Do you have a water right? Then that is the one you care about. General information is interesting, but not too useful or relevant. When it comes down to it, your water right is the one you have to understand eight ways from
Sunday, and your water right is the one you have to defend.
But look at rights from another angle. What rights do we as citizens of the United States all have, that we all really need to know? Every U.S. citizen wants to be able to say what he wants, go to church or not, and attend political and protest meetings. Where does it say that the federal government cannot prohibit or compel certain speech, church participation, and attend political meetings?
Of course you know that these rights are protected by the Bill of Rights, the first 10 amendments to the U.S. Constitution. Most of us learned this before we got
to high school. 482 short words protect your and my freedom of religion, speech, press, assembly, and petition; right to keep and bear arms; right not to be forced to quarter soldiers; freedom from unreasonable searches and seizures; right to due process of law, freedom from self-incrimination, freedom from being tried twice for the same allegation; rights of accused persons, (speedy and public trial); right of trial by jury in civil cases; freedom from excessive bail, cruel and unusual punishments; other rights of the people; powers reserved to the states.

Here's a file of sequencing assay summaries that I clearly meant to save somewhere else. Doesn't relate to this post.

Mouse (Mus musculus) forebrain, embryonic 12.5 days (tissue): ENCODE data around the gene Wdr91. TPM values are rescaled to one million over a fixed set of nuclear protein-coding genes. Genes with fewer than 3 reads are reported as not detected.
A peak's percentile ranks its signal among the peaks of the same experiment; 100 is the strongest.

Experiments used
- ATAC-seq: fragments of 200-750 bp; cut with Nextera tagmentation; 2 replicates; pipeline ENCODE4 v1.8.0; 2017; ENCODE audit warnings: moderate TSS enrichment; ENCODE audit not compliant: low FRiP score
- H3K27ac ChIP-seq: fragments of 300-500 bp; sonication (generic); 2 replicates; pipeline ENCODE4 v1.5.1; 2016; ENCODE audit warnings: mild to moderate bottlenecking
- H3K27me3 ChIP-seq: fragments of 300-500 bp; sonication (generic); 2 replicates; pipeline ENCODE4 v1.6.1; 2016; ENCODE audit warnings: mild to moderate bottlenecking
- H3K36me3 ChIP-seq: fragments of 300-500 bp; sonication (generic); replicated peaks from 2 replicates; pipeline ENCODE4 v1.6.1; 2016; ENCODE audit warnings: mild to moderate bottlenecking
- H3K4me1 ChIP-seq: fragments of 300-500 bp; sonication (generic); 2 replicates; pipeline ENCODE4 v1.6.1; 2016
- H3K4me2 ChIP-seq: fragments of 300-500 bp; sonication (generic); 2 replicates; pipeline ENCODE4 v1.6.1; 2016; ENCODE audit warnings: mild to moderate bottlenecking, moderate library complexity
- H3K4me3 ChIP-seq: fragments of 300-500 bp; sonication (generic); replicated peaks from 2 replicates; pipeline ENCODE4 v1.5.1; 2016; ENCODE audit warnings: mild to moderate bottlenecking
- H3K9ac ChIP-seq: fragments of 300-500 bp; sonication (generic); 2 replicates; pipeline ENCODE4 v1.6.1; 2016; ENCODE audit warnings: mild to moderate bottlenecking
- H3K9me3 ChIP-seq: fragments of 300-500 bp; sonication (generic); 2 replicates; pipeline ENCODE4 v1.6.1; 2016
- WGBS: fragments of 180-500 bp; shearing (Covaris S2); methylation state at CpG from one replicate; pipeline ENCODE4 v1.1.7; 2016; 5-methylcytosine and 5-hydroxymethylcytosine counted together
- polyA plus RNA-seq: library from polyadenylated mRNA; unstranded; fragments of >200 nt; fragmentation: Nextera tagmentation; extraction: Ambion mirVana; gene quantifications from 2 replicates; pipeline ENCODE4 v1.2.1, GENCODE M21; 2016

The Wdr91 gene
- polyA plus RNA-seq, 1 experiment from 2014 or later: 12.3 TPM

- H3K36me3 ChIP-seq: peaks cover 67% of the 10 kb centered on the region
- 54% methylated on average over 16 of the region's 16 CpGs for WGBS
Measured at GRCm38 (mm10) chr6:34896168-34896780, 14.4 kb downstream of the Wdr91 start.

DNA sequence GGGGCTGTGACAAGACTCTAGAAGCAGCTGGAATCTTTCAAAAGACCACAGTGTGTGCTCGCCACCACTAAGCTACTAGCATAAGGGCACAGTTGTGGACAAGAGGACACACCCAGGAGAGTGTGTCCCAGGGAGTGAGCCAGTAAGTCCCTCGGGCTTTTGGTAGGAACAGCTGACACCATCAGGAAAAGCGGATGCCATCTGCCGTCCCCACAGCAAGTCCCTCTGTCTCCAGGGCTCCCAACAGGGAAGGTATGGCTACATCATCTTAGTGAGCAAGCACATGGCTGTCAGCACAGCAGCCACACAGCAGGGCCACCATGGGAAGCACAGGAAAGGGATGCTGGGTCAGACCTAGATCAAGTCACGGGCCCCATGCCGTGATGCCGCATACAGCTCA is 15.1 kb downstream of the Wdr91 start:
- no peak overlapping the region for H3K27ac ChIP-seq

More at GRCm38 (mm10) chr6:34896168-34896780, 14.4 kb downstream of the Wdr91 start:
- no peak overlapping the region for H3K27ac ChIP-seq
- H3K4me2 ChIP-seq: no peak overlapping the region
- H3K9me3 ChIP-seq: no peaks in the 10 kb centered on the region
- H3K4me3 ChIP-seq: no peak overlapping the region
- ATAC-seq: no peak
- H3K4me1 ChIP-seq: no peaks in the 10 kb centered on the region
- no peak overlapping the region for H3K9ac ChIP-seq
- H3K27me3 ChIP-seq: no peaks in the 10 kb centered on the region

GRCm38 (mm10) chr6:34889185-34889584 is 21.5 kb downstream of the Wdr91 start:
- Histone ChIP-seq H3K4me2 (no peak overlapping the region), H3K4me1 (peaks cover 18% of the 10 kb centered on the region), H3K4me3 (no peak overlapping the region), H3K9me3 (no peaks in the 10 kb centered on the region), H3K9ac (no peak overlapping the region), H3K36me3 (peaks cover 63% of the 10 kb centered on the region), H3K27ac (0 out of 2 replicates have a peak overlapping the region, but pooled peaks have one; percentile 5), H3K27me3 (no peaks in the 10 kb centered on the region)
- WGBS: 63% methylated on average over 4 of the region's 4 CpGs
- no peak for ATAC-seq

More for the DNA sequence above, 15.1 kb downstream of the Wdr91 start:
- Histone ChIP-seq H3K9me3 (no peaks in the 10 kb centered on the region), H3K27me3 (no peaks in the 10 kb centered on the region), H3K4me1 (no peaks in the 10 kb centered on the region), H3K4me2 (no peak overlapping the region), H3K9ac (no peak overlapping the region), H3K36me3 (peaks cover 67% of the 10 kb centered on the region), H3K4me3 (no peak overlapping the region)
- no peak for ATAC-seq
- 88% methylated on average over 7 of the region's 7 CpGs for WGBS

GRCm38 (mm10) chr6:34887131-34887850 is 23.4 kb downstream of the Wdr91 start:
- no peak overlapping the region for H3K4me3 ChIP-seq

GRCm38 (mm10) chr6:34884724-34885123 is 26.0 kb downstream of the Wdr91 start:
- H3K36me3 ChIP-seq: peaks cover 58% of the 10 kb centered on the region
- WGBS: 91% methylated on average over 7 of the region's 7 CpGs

Imagine having your house searched and not knowing what rights protect you. How could you demand that soldiers do not forcibly enter your home, without
any knowledge of the 3rd Amendment? Or, imagine being arrested during a traffic stop because you refused to let police search your vehicle. What if you didn’t know anything about the 4th Amendment, which protects you against unreasonable searches and seizures? How quickly life, liberty, and property can be lost when the accused does not know his or her constitutional rights!
How does this relate to water rights? Who knows, you or one of your family might buy land with a different kind of water right. If you have a summary understanding of water rights, you’ll be in a lot better place to know what the right is worth, how much water you might really get, and when. What if an attorney or a government agency tells you that your property lost its water right – how could you even know you have an argument without some basic understanding? Even when landowners get legal help, it can be pretty expensive…where knowing in advance could save hassle, time, and money.
One of my earlier posts has a bullet list that can be memorized, or printed on a card for a wallet or purse:
- Riparian – a parcel that touches a stream, spring or lake may use a ” reasonable and beneficial” amount, quantity and rate undefined, per the California Constitution.
- Rancho rights granted by the government of Spain or Mexico, prior to Statehood in 1850.
- Pueblo rights, the one belonging to Los Angeles being famous.
- Appropriative in 1913 and prior, aka “pre-1914”, for parcels not touching a body of water, which started with gold mining and is now mostly for agriculture.
- Post-1914 appropriative rights issued by the State Water Resources Control Board.